(Patrick Healy's article ran in The New York Times, 12/28.)


Falling, Falling, Falling for the Footlight Parade

One of my favorite childhood memories is of my father’s acting debut in a community-theater production of “The Mousetrap,” the Agatha Christie murder mystery. I smiled in my seat the entire time as I watched my dad, an 11th-hour replacement in the role of Detective Sergeant Trotter, piece together the Christie puzzle, stealing glances at a script in his hat because he hadn’t had enough time to learn his lines. Theater seemed so fun and alive, an adventure. Soon I began writing plays and acting, both of which proved essential in overcoming my painful shyness.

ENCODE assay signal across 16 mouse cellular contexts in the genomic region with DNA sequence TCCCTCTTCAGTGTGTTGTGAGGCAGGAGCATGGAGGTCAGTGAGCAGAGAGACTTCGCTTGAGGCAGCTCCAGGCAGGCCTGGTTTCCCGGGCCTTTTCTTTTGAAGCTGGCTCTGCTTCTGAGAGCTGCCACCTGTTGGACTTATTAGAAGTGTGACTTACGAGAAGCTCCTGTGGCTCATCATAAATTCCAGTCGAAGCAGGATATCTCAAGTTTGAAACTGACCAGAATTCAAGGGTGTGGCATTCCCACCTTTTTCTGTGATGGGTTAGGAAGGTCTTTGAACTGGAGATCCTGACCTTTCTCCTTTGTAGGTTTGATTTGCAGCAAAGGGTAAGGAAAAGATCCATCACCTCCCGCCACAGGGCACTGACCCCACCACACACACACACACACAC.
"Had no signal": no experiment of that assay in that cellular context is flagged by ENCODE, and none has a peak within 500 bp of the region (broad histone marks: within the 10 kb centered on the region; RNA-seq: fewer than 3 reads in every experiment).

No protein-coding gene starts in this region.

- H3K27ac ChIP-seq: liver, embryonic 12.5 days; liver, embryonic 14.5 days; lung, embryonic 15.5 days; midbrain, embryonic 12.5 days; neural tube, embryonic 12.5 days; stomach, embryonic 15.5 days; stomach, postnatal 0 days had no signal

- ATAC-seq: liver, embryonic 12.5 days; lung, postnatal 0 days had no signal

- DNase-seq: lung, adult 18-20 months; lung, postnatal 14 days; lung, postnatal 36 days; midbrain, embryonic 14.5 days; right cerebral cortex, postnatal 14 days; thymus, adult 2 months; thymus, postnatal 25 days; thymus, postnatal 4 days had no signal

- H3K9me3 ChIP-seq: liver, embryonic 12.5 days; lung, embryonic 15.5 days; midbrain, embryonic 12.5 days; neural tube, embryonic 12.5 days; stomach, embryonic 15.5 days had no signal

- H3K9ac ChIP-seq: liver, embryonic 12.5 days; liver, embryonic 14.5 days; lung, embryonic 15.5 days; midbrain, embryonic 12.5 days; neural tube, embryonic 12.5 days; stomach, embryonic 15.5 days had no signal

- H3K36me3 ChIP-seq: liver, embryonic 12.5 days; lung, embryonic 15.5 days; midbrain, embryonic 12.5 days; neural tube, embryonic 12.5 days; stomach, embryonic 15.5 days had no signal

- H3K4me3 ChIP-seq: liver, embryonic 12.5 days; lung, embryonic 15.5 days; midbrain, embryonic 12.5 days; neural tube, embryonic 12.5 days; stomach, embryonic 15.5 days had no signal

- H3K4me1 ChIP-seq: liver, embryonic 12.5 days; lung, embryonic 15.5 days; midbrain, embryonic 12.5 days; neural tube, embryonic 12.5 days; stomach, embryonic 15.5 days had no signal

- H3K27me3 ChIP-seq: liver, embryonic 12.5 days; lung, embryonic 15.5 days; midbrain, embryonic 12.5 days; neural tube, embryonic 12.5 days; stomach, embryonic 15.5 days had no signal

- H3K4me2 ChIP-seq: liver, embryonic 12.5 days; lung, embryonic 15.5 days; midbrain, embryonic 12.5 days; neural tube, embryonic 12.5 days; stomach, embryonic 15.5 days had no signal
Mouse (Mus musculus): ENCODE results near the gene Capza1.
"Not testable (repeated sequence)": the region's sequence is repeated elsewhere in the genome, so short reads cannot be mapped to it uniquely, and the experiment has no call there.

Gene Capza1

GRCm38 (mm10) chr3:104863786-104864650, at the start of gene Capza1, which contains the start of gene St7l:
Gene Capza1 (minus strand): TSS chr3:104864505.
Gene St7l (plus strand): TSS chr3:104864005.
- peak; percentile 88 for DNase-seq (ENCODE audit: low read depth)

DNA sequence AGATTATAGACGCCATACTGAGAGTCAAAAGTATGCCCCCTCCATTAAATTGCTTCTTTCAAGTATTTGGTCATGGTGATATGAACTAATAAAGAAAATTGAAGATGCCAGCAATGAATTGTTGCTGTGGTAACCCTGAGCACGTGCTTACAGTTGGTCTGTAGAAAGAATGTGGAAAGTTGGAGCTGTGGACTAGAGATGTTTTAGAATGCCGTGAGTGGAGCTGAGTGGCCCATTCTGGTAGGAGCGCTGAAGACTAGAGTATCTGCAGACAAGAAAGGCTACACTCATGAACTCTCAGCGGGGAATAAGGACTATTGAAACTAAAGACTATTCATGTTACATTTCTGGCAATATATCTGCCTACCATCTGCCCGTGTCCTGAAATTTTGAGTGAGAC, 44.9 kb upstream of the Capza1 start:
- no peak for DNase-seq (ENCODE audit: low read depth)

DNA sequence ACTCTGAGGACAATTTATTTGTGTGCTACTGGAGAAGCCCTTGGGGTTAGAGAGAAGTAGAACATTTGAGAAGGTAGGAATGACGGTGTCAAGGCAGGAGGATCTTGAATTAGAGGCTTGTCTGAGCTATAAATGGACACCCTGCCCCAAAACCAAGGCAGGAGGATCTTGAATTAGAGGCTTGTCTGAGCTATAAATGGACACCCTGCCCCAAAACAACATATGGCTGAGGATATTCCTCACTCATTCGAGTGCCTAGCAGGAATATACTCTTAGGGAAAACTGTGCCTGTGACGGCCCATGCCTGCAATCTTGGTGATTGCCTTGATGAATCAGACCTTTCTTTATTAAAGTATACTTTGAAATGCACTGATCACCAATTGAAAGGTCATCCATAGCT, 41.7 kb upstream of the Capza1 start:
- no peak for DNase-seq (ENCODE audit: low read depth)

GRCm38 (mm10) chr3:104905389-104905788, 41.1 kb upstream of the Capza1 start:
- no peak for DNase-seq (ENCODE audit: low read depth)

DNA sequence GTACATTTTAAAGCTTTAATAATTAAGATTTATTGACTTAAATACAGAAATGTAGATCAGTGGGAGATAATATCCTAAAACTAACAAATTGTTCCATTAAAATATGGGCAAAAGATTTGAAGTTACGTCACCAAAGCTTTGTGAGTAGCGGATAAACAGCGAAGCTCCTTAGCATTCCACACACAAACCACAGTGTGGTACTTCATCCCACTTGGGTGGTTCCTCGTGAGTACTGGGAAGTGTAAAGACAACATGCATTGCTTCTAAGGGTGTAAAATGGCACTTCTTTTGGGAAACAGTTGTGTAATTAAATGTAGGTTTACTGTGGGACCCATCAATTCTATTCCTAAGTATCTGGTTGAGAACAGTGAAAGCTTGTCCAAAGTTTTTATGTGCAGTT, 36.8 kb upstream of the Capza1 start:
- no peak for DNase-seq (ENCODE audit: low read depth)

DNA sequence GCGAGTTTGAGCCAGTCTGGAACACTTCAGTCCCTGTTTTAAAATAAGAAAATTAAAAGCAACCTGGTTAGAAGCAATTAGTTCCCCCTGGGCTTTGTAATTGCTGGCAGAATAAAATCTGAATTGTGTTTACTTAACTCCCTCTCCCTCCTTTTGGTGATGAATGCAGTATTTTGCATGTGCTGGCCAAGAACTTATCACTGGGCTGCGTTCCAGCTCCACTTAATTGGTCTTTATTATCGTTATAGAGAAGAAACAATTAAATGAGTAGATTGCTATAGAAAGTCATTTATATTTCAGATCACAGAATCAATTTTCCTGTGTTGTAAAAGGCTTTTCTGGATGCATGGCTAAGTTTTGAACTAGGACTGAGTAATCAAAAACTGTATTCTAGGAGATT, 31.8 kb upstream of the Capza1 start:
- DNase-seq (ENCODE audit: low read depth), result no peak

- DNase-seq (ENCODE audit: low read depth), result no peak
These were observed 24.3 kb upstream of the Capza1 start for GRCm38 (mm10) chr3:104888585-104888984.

It’s impossible not to recall such memories while reading “The Play That Changed My Life,” a valuable new collection of essays and interviews from the American Theater Wing, founder of the Tony Awards and a sponsor of theatrical education programs. Anyone working in theater probably would have something to contribute, but the Wing wisely chose to resist the commercial benefits of turning to stars for anecdotes. Instead it solicited insights from 21 of America’s best playwrights, artists equipped to write knowingly and movingly about the  ways that plays and theater gave them a calling.

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